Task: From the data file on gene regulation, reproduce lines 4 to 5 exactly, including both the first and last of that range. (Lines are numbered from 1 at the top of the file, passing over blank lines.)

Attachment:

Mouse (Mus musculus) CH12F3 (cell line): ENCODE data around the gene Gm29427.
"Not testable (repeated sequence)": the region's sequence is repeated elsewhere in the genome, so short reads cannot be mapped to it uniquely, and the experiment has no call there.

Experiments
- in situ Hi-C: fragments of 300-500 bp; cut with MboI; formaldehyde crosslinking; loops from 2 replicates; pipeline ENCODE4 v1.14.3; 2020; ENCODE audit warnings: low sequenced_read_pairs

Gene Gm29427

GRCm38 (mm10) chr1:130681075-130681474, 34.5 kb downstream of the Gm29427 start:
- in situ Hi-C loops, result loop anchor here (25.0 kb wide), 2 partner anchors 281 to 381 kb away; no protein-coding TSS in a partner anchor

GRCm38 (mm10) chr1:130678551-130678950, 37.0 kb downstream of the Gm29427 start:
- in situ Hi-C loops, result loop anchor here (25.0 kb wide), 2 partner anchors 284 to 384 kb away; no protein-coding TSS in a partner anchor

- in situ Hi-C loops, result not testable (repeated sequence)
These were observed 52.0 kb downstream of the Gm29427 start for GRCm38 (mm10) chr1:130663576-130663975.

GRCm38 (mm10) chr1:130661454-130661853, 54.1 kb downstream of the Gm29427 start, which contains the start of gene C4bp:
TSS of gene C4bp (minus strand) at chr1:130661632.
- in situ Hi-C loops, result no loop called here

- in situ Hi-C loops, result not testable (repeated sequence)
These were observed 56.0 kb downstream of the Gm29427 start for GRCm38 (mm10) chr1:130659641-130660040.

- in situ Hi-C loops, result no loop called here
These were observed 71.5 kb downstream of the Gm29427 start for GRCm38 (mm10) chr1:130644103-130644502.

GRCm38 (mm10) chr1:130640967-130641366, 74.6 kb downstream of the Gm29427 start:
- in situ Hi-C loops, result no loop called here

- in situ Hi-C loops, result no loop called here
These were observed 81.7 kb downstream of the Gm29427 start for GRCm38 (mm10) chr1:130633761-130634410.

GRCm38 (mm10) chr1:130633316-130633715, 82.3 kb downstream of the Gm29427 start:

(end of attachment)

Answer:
- in situ Hi-C: fragments of 300-500 bp; cut with MboI; formaldehyde crosslinking; loops from 2 replicates; pipeline ENCODE4 v1.14.3; 2020; ENCODE audit warnings: low sequenced_read_pairs

Gene Gm29427